There are nine versions of micro-aggressions that the literature defines. Let's start with an Alien in Own Land. This is the belief that a visible racial minority, even though they are citizens, are actually foreigners. While I am a citizen, many people still see me as a foreigner because I am not white and my accent is not very American. Number two would be Color Blindness. This is when you say, "I do not see color." You may or may not, and I am not here to defend that. It is about being aware of what you may not be aware of. The third is the Myth of Meritocracy. These are statements that assert that race plays a minor role in life success. The Denial of Individual Racism are statements such as, "I am not racist at all because I have a friend who is African American." Or, "I have a friend who is Indian." Ascription of Intelligence is something that happens all the time. I can speak to it firsthand because I am Indian. People assume that I am good at science. That is a general assumption. Second class citizen is where a person is treated as a lesser person of a group. Pathologizing cultural values and communication styles is the notion that values and communication styles of people of color are not typical or abnormal, for example. The Assumption of Criminal Status is that because you are in a specific ethnicity you might be more prone to criminal activities. Lastly, environmental microaggressions that are more apparent happen in a more systemic way. An example would be the doctor's office with pictures of all one race as an example.

How Serious is This?

  • The experience of a racial microaggression has major implications for both the perpetrator and the target person
  • It creates psychological dilemmas that unless adequately resolved lead to increased levels of racial anger, mistrust, and loss of self-esteem for persons of color; prevent White people from perceiving a different racial reality; and create impediments to harmonious race-relations (Spanierman & Heppner, 2004; Thompson & Neville, 1999)

Is it really that serious? We know that health disparities are not good. Microaggressions have major implications for both the perpetrator and the targeted person. The person who is actually committing the racial microaggressions may not realize it. That is very harmful to them as well. The literature shows that it creates psychological dilemmas, that unless they are adequately resolved, lead to increased levels of frustration, stress, mistrust, and generally not a good feeling. It creates bad karma between races and society in general.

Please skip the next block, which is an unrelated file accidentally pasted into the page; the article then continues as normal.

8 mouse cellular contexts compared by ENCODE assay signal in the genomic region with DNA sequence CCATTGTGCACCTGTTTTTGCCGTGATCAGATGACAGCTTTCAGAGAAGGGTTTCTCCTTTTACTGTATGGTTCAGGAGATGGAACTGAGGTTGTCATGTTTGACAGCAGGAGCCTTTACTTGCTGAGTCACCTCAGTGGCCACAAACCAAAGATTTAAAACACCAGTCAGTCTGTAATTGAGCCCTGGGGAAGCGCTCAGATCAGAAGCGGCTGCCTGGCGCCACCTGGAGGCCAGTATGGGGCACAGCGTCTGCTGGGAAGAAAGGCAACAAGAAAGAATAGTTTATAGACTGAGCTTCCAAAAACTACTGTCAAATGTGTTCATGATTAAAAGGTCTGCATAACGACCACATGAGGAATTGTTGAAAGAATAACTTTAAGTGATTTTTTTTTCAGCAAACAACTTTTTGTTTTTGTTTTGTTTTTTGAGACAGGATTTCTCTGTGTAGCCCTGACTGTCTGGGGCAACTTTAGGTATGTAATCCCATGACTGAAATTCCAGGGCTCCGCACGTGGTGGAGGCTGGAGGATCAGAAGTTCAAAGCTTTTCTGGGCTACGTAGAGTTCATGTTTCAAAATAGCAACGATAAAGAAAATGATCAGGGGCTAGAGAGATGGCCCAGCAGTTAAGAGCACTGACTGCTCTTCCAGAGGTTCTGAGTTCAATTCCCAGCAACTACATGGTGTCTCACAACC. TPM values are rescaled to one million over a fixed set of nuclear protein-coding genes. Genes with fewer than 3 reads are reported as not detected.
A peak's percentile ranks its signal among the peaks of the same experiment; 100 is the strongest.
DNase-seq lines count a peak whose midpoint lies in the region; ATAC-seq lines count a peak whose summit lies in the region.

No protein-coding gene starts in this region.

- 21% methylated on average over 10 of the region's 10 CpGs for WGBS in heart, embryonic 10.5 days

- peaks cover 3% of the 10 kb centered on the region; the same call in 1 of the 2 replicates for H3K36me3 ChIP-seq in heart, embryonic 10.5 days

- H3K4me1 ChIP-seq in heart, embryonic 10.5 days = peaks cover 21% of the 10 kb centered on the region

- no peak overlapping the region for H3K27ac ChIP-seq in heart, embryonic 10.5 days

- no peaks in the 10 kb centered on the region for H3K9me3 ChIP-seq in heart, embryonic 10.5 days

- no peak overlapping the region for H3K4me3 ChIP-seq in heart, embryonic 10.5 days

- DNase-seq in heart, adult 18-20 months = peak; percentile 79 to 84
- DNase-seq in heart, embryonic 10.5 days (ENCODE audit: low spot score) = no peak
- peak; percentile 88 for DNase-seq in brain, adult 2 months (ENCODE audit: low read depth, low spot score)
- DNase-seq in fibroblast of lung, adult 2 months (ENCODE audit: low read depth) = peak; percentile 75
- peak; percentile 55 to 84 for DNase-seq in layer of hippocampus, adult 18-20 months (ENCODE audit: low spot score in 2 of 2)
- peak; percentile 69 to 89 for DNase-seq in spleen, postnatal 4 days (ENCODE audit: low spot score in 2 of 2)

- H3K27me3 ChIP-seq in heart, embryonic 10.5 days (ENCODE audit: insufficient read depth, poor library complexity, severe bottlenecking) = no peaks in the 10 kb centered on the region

What Are Therapists' Responsibilities?

  • Practitioners have an opportunity to play a vital role in addressing issues of occupational injustice promoted by acts of micro-aggression
  • Furthermore, as Aldrich et al. indicate in their 2017 article, occupational therapists in the U.S. have yet to take on the responsibility of addressing occupational injustices within their practice

(Arnold, M. J., & Rybski, D. (2010). Occupational justice. Occupational therapy in the promotion of health and wellness (pp. 135-156). Philadelphia, PA: F.A. Davis.)

What are our responsibilities as therapists? As practitioners, we have an opportunity to play a vital role. Specifically, we want to address occupational injustice which is promoted by acts of microaggression. Occupational injustice happens when participation in an occupation is bought, segregated, prohibited, or restricted in any way. Our goal is obviously to improve participation and quality of life for our clients. Thus, if we are not addressing these microaggressions, we are inherent in contributing to it. I think this is what the article by Aldrich et al. (2017) was saying. Occupational therapists in the US have yet to take on this responsibility of decreasing occupational injustice in practice. White therapists may not be aware of what you are not aware of, and there is definitely a power dynamic going on.